The press are entitled to ask for and be provided with copies of the agenda (but not members of the public), and may, but do not have to be given, copies of reports and other documents.
The Act only applies to committees if they "consist of or include all members of the body", which will presumably mean that ICB committees and sub-committees will not be covered.
CCGs are not subject to the 1960 Act. Under section 14Z2(2) of the NHS Act 2006, CCGs have a duty to make arrangements for involving the public in planning of commissioning, in developing proposals and in decisions on impactful changes. This provision will also apply to ICBs under new section 14Z44(2) (inserted by Clause 20).
CCGs also have additional obligations, namely to describe in its constitution the arrangements it has made under s.14Z2(2) and to include a statement of the principles which it will follow in implementing those arrangements. The Bill does not pass on these obligations to ICBs. This amendment would ensure that ICBs also have those obligations.

10. Table amendments to ensure that ICB members and names are treated in the same way as CCG members and names
Clause 14 (Establishment of ICBs) and Schedule 2 (ICBs: Constitution etc.), inserting a new Schedule 1B into the NHS Act 2006, Part 1 (Constitution of ICBs)
Page 136, line 17, delete “and”, and at end insert— “(aa) the members of the board, and”
Page 136, line 18, at end insert—
“2A. The name of the integrated care board must comply with such requirements as may be prescribed.”
A CCG’s constitution must specify its name, its members and its area, and its name must comply with such requirements as may be prescribed (NHS Act 2006, Schedule 1A, paragraph 2).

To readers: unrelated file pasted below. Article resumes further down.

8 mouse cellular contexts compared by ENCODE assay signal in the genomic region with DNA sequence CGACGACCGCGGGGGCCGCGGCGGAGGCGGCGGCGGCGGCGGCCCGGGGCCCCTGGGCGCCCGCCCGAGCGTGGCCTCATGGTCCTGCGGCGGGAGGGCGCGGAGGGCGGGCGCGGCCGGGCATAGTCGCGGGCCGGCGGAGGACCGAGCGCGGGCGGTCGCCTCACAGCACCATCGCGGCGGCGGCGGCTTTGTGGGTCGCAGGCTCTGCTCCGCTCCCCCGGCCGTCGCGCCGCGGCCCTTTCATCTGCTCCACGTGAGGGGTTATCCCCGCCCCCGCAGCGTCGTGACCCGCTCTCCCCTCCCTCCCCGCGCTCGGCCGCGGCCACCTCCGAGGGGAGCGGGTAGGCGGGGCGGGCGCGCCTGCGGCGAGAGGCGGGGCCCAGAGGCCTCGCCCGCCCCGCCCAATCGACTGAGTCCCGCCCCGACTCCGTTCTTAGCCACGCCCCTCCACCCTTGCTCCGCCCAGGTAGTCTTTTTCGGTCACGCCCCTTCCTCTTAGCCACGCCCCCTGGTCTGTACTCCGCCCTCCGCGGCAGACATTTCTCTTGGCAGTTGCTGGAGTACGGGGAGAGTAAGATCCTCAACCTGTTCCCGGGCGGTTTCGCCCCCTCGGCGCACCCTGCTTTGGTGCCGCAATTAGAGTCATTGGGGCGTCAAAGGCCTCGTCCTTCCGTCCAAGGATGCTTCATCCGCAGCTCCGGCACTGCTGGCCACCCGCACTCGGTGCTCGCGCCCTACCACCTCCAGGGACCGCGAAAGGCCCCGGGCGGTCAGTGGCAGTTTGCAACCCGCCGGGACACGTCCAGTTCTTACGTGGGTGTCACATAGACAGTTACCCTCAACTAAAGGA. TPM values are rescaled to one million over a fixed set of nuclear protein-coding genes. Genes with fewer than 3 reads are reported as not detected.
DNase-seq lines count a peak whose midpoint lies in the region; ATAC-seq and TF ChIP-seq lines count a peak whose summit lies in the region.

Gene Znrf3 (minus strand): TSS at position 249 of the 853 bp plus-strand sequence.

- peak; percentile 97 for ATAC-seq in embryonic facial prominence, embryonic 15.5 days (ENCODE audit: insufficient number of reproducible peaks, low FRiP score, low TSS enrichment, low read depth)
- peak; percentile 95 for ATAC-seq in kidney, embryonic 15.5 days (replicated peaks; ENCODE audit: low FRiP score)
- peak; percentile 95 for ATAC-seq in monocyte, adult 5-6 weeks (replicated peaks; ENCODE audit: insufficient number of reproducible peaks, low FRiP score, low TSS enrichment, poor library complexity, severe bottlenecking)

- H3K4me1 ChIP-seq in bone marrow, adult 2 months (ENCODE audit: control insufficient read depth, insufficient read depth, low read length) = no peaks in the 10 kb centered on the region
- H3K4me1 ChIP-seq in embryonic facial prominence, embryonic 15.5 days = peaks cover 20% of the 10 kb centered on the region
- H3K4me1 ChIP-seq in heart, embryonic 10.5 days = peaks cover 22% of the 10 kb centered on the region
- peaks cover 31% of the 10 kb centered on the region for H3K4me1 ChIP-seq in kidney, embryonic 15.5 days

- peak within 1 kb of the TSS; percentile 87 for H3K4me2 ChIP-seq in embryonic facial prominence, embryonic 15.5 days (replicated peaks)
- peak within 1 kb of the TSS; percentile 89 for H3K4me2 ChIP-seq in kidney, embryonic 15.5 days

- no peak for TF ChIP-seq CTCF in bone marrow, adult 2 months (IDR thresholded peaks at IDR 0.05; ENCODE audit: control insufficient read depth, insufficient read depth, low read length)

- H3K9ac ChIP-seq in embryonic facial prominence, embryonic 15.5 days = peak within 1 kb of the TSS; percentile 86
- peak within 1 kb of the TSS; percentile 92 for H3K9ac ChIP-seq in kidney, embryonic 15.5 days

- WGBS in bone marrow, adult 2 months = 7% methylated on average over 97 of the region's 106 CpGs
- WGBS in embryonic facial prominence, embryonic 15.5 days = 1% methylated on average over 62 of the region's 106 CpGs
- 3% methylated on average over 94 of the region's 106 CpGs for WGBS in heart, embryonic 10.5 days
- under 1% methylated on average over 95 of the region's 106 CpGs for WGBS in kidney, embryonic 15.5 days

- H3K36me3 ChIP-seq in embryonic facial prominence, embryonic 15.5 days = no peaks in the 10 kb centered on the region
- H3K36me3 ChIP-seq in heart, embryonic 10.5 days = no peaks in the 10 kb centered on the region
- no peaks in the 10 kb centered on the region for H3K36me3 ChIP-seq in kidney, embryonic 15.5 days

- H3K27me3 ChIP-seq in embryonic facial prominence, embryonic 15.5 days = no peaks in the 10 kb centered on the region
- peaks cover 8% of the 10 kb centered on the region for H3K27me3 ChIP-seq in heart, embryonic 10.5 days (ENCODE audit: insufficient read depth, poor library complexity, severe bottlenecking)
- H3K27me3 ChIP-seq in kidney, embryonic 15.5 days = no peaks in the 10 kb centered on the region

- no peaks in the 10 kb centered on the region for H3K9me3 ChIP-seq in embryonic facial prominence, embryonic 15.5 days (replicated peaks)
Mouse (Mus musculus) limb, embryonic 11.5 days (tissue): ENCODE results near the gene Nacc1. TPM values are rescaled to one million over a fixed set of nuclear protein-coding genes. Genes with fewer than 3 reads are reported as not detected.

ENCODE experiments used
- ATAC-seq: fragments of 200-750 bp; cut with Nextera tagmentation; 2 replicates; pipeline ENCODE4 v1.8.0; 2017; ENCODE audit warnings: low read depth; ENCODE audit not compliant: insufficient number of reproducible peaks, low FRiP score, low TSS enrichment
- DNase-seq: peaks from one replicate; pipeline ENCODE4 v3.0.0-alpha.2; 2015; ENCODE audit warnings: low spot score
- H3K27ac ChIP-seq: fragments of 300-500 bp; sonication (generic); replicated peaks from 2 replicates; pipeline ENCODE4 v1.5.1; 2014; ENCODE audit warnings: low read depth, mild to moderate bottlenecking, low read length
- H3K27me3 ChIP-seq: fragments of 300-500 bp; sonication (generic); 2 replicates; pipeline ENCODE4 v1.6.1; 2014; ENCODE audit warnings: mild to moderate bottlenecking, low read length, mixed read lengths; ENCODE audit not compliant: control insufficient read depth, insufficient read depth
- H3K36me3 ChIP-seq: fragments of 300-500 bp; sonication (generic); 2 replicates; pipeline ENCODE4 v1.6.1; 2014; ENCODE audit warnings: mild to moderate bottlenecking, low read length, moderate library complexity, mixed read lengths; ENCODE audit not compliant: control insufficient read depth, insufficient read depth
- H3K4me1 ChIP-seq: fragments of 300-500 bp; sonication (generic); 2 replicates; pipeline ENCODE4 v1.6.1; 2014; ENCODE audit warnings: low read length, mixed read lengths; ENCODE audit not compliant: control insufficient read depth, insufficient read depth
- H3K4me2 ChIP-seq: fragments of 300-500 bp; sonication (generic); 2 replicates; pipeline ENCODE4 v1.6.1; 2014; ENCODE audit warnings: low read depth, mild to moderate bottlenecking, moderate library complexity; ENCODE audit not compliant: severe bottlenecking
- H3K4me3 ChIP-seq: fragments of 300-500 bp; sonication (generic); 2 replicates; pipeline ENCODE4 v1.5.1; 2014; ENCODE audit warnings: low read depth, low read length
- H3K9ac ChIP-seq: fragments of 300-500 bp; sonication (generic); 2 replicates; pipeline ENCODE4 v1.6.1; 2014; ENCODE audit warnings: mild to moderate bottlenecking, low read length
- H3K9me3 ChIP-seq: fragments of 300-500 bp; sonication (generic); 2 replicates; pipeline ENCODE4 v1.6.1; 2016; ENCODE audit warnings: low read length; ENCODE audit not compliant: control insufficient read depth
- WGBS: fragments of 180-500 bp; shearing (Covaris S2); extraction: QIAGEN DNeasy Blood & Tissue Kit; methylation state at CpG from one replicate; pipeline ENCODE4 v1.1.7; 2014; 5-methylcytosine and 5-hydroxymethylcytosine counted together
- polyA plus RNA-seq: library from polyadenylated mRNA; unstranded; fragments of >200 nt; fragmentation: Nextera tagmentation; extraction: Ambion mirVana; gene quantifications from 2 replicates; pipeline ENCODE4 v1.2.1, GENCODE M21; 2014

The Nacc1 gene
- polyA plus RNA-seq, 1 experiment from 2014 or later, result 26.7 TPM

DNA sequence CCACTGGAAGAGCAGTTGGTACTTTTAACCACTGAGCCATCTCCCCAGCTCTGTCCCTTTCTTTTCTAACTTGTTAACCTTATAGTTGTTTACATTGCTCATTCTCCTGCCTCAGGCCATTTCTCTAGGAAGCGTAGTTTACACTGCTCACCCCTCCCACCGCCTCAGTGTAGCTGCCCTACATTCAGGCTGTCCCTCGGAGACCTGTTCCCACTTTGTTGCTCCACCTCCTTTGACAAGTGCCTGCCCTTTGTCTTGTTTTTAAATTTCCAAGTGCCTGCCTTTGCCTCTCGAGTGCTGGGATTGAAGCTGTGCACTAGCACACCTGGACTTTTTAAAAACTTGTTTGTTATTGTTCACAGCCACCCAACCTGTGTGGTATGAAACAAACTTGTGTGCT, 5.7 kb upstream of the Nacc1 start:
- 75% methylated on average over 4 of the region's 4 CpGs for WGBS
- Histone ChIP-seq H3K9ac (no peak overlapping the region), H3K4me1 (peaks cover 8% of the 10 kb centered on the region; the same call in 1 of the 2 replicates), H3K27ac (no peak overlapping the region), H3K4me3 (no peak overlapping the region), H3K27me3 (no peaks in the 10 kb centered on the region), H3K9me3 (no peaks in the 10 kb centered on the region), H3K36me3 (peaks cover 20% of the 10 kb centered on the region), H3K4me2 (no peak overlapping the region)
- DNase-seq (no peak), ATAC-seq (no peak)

A prescribed requirement - under the NHS (CCGs) Regulations 2012 – is that the name of a CCG must begin with “NHS” in capital letters.
By comparison, the Bill only requires an ICB constitution to specify its name and its area. There is no requirement for its members to be specified in the constitution, nor for its name to comply with any prescribed requirements.
These amendments would apply the same provisions in these respects to ICBs as they apply to CCGs.

11. Table an amendment to retain NHS England’s duty to consult with Healthwatch England
Clause 20 (General functions) and new section 14Z49 (Guidance by NHS England)
Page 21, line 5, at end insert—
“(3) NHS England must consult the Healthwatch England committee of the Care Quality Commission—
(a) before it first publishes guidance under this section, and
(b) before it publishes any revised guidance containing changes that are, in the opinion of the Board, significant.”
The new section 14Z49 omits the duty currently on NHS England (under section 14Z8(3) of the 2006 Act) before publishing, and significantly revising, commissioning guidance for CCGs, to consult with Healthwatch England. This duty should also apply to guidance for ICBs.
We also submit that ICBs should to be named as “NHS ICBs”, their constitutions should specify their members, private companies should not be permitted to be members of ICBs or to sit on their committees or sub-committees, conflicts of interests should be prevented from arising and a register of conflicts of interest should be proactively published.